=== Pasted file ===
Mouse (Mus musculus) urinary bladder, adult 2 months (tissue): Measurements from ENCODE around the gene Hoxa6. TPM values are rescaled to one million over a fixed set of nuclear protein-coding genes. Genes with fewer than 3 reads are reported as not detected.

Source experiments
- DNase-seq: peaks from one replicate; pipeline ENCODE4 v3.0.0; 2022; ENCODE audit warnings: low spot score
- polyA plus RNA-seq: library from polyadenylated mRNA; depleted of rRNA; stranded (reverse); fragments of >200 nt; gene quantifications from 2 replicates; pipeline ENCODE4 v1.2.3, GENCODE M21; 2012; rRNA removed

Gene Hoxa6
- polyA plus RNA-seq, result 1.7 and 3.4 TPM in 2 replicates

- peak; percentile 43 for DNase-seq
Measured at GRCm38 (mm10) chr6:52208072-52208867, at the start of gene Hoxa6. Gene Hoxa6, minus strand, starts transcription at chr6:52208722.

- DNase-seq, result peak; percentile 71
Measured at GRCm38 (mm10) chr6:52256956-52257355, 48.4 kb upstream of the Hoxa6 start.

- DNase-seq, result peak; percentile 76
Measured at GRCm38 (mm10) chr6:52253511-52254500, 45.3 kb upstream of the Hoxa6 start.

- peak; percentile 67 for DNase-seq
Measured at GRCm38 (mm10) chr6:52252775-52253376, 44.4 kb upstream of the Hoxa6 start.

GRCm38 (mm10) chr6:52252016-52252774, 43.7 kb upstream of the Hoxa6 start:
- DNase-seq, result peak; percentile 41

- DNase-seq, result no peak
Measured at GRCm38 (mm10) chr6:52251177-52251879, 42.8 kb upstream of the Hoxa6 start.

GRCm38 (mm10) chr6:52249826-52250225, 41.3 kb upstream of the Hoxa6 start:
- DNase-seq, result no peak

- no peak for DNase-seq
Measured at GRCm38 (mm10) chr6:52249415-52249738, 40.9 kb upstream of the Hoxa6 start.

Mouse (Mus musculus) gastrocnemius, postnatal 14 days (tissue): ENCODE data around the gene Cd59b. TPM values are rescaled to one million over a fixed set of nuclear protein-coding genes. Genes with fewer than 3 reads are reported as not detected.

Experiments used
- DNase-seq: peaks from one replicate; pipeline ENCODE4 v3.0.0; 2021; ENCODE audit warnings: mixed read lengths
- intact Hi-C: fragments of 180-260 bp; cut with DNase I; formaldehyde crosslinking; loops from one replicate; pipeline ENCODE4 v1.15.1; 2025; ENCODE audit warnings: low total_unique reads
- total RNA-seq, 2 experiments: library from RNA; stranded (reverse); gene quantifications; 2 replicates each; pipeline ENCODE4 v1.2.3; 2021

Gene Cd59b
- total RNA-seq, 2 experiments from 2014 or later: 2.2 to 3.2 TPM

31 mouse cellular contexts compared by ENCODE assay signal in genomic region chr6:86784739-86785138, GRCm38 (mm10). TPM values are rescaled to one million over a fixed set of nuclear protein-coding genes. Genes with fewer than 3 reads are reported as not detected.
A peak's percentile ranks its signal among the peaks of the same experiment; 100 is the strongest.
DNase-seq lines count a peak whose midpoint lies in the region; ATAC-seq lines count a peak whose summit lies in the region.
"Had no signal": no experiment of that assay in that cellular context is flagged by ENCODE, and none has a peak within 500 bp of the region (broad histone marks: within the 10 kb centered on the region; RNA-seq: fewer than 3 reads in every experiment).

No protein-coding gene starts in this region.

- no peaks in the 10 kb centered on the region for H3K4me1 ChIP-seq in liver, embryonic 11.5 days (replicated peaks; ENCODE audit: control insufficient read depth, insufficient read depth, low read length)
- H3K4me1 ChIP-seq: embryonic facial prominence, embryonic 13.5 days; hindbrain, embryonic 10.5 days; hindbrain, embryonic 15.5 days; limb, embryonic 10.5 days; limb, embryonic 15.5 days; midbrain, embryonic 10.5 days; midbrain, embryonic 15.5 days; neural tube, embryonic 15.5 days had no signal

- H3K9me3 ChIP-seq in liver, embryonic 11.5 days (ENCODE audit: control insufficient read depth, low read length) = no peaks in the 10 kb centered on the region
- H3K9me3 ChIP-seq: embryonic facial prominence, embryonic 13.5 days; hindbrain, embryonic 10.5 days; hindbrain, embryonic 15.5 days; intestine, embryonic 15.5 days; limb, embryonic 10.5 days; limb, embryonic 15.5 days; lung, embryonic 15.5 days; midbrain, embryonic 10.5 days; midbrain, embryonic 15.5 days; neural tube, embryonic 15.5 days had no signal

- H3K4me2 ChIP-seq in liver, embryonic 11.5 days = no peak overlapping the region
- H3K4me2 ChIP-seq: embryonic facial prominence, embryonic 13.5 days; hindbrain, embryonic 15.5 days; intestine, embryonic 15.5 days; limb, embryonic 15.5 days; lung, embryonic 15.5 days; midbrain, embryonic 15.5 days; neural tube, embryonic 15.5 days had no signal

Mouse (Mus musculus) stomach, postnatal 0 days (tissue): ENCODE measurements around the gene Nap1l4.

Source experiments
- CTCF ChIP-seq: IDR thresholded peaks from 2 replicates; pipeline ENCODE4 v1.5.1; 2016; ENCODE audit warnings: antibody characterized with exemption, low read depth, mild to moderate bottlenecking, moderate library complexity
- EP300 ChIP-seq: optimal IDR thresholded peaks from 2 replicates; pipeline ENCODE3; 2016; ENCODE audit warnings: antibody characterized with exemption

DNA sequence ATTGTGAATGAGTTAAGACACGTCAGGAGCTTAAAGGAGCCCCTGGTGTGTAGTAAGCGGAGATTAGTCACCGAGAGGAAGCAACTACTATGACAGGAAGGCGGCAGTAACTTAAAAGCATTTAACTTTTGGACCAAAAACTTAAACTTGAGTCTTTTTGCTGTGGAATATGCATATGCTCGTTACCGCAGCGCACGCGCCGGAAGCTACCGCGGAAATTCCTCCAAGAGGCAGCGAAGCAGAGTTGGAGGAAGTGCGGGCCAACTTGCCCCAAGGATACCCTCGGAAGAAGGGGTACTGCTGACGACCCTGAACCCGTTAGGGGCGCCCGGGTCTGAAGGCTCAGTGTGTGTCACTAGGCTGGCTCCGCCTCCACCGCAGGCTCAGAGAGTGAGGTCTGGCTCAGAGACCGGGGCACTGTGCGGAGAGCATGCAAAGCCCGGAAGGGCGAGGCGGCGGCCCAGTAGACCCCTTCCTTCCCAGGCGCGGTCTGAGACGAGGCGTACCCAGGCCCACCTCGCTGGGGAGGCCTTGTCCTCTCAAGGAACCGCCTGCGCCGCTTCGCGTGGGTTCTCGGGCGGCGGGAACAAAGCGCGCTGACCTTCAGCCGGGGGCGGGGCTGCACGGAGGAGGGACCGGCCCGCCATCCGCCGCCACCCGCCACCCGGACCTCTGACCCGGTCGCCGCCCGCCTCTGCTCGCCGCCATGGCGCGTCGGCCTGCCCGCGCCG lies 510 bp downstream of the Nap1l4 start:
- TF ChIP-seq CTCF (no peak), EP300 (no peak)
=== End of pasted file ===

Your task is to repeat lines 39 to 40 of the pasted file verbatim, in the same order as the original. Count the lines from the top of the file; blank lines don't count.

- H3K4me2 ChIP-seq in liver, embryonic 11.5 days = no peak overlapping the region
- H3K4me2 ChIP-seq: embryonic facial prominence, embryonic 13.5 days; hindbrain, embryonic 15.5 days; intestine, embryonic 15.5 days; limb, embryonic 15.5 days; lung, embryonic 15.5 days; midbrain, embryonic 15.5 days; neural tube, embryonic 15.5 days had no signal